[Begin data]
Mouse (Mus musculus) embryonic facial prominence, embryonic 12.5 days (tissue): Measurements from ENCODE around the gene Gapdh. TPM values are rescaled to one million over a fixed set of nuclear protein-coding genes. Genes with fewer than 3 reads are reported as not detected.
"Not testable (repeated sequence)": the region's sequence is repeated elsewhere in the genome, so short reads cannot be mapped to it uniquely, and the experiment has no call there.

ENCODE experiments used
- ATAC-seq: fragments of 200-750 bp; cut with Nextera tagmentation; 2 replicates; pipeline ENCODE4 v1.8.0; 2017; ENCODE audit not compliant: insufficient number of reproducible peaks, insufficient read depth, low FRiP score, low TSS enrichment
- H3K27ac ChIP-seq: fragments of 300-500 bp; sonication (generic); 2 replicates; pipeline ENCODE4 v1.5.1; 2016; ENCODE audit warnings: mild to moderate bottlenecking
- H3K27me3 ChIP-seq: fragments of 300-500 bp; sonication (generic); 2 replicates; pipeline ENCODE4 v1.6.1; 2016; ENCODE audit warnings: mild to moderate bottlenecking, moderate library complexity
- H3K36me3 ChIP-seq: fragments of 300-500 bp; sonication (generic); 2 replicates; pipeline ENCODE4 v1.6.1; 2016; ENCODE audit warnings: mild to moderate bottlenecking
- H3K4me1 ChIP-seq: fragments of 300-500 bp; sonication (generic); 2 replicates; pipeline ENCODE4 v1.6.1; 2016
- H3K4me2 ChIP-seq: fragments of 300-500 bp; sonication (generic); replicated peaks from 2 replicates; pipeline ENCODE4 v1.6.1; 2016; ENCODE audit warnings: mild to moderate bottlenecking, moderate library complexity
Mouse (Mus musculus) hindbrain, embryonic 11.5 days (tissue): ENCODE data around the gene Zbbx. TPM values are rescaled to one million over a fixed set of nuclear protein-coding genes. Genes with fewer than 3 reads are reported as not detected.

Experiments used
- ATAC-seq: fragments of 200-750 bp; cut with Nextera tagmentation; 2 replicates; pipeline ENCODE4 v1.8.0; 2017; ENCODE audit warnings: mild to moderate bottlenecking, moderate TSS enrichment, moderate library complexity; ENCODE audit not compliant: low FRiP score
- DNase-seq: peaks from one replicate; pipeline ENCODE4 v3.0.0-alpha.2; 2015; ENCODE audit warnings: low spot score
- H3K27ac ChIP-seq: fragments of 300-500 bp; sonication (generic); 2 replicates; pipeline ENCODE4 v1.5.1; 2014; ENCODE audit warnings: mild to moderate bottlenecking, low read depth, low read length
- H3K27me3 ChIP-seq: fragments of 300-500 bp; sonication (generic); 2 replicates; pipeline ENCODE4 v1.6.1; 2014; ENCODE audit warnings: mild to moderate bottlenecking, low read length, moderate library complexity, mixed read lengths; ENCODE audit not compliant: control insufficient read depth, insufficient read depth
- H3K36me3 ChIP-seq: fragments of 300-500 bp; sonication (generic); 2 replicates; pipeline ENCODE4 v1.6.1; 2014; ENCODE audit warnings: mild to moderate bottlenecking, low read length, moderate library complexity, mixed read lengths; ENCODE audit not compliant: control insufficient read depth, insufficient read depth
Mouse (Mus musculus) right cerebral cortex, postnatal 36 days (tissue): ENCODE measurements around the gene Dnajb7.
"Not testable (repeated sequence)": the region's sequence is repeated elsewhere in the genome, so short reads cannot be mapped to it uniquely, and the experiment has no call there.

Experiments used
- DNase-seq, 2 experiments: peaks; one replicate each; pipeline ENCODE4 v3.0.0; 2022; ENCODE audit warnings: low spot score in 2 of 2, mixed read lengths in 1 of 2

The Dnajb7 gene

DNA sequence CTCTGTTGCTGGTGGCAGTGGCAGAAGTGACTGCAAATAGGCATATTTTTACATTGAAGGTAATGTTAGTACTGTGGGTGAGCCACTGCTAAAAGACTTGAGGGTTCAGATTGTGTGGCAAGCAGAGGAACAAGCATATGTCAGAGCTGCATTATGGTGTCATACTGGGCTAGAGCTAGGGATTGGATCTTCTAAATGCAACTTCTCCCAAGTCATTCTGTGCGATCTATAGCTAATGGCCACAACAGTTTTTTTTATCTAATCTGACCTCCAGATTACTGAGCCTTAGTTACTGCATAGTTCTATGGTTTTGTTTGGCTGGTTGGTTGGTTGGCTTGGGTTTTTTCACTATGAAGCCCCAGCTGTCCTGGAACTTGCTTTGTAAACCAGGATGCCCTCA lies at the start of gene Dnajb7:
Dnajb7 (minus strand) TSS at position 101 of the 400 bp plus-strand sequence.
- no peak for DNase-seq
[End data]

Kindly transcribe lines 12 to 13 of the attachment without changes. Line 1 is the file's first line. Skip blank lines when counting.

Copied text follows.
- ATAC-seq: fragments of 200-750 bp; cut with Nextera tagmentation; 2 replicates; pipeline ENCODE4 v1.8.0; 2017; ENCODE audit warnings: mild to moderate bottlenecking, moderate TSS enrichment, moderate library complexity; ENCODE audit not compliant: low FRiP score
- DNase-seq: peaks from one replicate; pipeline ENCODE4 v3.0.0-alpha.2; 2015; ENCODE audit warnings: low spot score